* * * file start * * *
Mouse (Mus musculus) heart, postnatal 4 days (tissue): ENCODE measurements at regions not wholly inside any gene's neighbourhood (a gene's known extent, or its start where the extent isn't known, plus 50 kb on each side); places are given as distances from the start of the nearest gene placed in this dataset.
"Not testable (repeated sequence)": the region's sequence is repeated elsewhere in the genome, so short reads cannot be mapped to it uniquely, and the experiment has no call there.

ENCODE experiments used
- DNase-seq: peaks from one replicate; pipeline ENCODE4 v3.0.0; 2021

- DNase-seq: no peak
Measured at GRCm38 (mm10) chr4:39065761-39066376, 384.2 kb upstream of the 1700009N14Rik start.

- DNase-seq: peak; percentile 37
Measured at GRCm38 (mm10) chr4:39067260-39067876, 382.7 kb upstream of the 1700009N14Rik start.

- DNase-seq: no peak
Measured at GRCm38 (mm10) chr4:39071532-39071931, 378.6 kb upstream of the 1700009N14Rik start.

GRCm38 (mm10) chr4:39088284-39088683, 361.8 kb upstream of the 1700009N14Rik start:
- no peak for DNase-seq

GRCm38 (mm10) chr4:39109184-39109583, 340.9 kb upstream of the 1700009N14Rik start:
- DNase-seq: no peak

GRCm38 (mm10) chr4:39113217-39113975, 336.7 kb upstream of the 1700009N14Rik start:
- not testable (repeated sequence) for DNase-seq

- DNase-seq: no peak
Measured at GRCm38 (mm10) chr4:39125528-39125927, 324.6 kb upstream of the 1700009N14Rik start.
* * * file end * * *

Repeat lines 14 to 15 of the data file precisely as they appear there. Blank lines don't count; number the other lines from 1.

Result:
- DNase-seq: no peak

GRCm38 (mm10) chr4:39113217-39113975, 336.7 kb upstream of the 1700009N14Rik start: